(With El Heneghan and Lovell). Greystones, Sheffield, 22/4/2022
published: 21 /
Sheffield-based singer-songwriter Rhiannon Scutt has simultaneously released three new EPs entitled ‘'Facets'. At a launch gig at Greystones in Sheffield, Nicky Crewe finds that they show just how much she is capable of as songwriter and a performer. They are a fantastic introduction to her work and a celebration of her style.
Back in 2017 I was invited to be part of a very small audience for a live recording session for Rhiannon Scutt’s first EP. It was a very special experience and one that will always have a place in my heart. It was a joy to be able to join her and her band again for a sold out 'Facets' launch at Sheffield’s Greystones recently.
It’s wonderful to see how she has developed as a songwriter, musician and performer and I was thrilled to hear she was recording a series of EPs, reflecting the different facets of her musical style and inspirations. She’s completely in her element singing alone with an acoustic guitar or when leading a band with a rock driven guitar solo. In another existence she channels Mark in the increasingly successful We Are Not Devo. (‘"t’s not a tribute, it’s devotion") She is a musician of many talents.
The room was full of friends, fans and family in the widest sense. She owned the stage and the audience were there to love and support. It’s a wild combination. Audience enthusiasm even extended to sing-a-longs with the choruses. A fabulous and unforgettable night for all of us there and a real triumph for Rhiannon. It was a celebration of her music, but also a celebration of life, of a return to live gigs and the energy of great music being made before your eyes.
The set included a selection of songs from the 'Facets' EPs and one or two from earlier recordings. The band included Sarah Heneghan on drums and Philippe Clegg on bass. El Heneghan joined them on accordion, and one of the highlights was Paul Infanti (Treebound Story, Cuckoo Clocks) joining Rhiannon on stage to duet on the fantastic 'Take Up Space', a song written by Rhiannon, Paul and Mark Stoney.
Listening to the set played live, I realised that many of the songs that appear on these recordings have become favourites as I’ve become familiar with them. Some have an added dimension because I recognise the inspiration for them, whether it’s Stevie Nicks in 'Stevie' or Cafe #9 in 'Missing Pieces'. I am familiar with the stories of friendship and family in 'Lee' and 'Audrey'.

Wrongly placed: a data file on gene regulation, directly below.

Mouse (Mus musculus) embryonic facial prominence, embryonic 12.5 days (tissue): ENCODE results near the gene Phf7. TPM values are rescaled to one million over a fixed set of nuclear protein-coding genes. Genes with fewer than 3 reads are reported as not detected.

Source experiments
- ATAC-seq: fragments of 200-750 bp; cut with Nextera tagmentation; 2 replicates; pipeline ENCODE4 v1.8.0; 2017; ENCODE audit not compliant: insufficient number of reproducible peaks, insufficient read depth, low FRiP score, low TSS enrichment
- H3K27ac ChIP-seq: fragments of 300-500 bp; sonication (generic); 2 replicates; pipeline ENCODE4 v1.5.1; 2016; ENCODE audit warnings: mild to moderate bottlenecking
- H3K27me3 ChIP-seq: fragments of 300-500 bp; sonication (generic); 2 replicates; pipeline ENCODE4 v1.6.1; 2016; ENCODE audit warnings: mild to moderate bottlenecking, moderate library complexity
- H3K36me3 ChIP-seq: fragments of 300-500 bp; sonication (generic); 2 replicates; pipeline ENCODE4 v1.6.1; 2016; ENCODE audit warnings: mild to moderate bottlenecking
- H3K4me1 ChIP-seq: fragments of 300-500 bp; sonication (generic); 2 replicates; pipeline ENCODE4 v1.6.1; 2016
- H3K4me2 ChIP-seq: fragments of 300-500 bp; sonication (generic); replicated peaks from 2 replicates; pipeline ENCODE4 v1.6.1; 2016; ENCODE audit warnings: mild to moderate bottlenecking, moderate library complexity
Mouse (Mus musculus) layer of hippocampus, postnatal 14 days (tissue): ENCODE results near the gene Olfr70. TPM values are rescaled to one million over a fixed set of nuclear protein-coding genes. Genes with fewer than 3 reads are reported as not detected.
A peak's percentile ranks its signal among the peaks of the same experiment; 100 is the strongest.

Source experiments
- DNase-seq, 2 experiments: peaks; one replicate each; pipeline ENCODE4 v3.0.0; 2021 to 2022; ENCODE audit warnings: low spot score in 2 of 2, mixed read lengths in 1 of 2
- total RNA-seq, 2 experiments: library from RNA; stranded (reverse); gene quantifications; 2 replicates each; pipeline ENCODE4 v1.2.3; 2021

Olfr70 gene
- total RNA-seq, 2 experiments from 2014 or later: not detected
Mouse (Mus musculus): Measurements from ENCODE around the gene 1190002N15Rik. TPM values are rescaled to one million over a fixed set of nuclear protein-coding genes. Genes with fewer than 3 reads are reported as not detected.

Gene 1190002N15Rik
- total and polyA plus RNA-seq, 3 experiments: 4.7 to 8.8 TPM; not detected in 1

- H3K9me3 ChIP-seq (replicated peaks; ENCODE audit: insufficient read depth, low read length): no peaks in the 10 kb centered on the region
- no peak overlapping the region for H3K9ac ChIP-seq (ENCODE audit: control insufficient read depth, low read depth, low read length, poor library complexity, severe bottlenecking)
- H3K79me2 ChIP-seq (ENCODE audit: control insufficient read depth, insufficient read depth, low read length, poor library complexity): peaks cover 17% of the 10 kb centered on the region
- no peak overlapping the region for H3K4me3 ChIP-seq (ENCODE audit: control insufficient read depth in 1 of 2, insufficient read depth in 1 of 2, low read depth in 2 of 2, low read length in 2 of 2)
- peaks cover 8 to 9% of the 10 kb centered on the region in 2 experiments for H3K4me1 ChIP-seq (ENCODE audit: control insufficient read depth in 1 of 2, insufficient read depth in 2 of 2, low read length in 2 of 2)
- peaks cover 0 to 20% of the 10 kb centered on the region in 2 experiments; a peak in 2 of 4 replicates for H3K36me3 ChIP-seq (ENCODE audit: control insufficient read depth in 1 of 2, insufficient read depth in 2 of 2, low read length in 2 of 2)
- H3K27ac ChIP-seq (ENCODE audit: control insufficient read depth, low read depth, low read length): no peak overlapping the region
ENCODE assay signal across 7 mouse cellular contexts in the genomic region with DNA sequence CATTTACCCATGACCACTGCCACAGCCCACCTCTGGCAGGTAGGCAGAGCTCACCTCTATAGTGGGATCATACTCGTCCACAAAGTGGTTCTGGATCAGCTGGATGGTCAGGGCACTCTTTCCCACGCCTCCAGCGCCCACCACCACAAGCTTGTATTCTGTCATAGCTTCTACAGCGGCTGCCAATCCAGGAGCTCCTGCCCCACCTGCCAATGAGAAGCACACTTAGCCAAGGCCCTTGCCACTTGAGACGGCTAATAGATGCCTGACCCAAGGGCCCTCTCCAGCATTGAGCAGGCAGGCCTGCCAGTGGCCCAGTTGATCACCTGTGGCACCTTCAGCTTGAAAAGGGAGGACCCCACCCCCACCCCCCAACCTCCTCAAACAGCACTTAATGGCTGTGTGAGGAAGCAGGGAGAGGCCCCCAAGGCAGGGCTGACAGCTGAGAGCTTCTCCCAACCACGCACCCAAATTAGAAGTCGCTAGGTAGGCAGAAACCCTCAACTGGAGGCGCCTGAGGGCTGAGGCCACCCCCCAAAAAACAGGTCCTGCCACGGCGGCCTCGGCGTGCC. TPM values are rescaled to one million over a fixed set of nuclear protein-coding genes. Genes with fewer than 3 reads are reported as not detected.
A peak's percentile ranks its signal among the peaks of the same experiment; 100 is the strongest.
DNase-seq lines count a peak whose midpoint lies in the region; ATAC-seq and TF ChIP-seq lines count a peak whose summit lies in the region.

The two support bands were also a brilliant choice and the excitement and anticipation grew thanks to them too. El Heneghan brought a band with her, including sister Sarah, who were playing their first gig together. They too were playing to a home crowd and went down a storm.
A Sheffield gig was also a first for Lovell, the second support act. Hannah Lovell and Kid Kirby met on the London folk/singer-songwriter circuit and formed a band in 2018. They describe themselves as a lo-fi alt pop grunge punk folk duo. Based in North London, they have an album planned for later this year and will be playing on the main stage at the Bankside Open Spaces Festival on June 3rd. Hannah Lovell plays acoustic guitar with effects and writes their quirky, surreal and often hilarious songs. Kid Kirby is on drums, clarinet and vocals. The crowd took them to their hearts.
Full of fun and energy, this gig was a reminder of the sheer joy of live music.
Rhiannon Scutt is currently supporting Danni Nicholls on her Hear Your Voice tour.
I also want to say something about this collection of songs, released over 3 EPs. The original plan was to release them at intervals, but as we all know over the last couple of years, plans can change. Rhiannon has decided to release all three simultaneously. Each EP reflects a facet of her style and songwriting. With a soulful voice and thoughtful lyrics she is a classic singer-songwriter, who could be compared to Tracy Chapman, Joan Armatrading and Joni Mitchell. She also knows how to work with a band and one of the joys of listening to these recordings is hearing new arrangements of songs I’m familiar with from her live performances.
She describes 'Facets 1' as full of break-up angst - 'Let Me Go, Married Man' (inspired by a film about Edinburgh’s LGBT+ bookshop, Lavender Menace and co written with Sarah Heneghan), 'Spill It Out' and the song that deserves to be a single, 'Take Up Space', performed by Rhiannon and Paul Infanti and written by them and Sheffield based musician and songwriter Mark Stoney.
'Facets 2' is more about heart on your sleeve romance and nostalgia - 'Audrey', inspired by her aunt’s life story, 'The Songwriter' about the pressures and pleasures of writing, 'Lee' about a friend no longer with us and 'Paint for Peace' recorded live at The Big Wow, Sheffield.
'Facets 3' is described as pure joy and includes the wonderful 'Missing Pieces' about friendship and community and 'Stevie', written about Stevie Nicks, always a source of inspiration for Rhiannon.
Along the way Rhiannon Scutt is accompanied by friends and fellow musicians. Recorded at Sheffield’s Tesla Studios, Paul Blakeman has produced the tracks with Michael Eden as well as mixing them. They both contributed as musicians too.
Sarah Heneghan, El Heneghan and Philippe Clegg played live at the launch.
The songs also feature Sarah Smout (cello, piano). Jim Widdop ( pedal steel), Eloise Oates Lidar (trumpet), Claire Lampon and Ruth Nicholson (violin), Ryan Taylor (Hammond organ), Steve Genn (guitar) and Nicola Newman (backing vocals).
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